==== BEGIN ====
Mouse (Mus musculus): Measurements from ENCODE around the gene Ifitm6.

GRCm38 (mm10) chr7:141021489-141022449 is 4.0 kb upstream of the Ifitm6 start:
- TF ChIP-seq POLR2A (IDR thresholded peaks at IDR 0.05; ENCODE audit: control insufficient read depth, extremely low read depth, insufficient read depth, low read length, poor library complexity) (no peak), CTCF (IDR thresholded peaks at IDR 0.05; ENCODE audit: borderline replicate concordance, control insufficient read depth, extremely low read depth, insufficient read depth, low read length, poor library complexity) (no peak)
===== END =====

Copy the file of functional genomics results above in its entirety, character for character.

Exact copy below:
Mouse (Mus musculus): Measurements from ENCODE around the gene Ifitm6.

GRCm38 (mm10) chr7:141021489-141022449 is 4.0 kb upstream of the Ifitm6 start:
- TF ChIP-seq POLR2A (IDR thresholded peaks at IDR 0.05; ENCODE audit: control insufficient read depth, extremely low read depth, insufficient read depth, low read length, poor library complexity) (no peak), CTCF (IDR thresholded peaks at IDR 0.05; ENCODE audit: borderline replicate concordance, control insufficient read depth, extremely low read depth, insufficient read depth, low read length, poor library complexity) (no peak)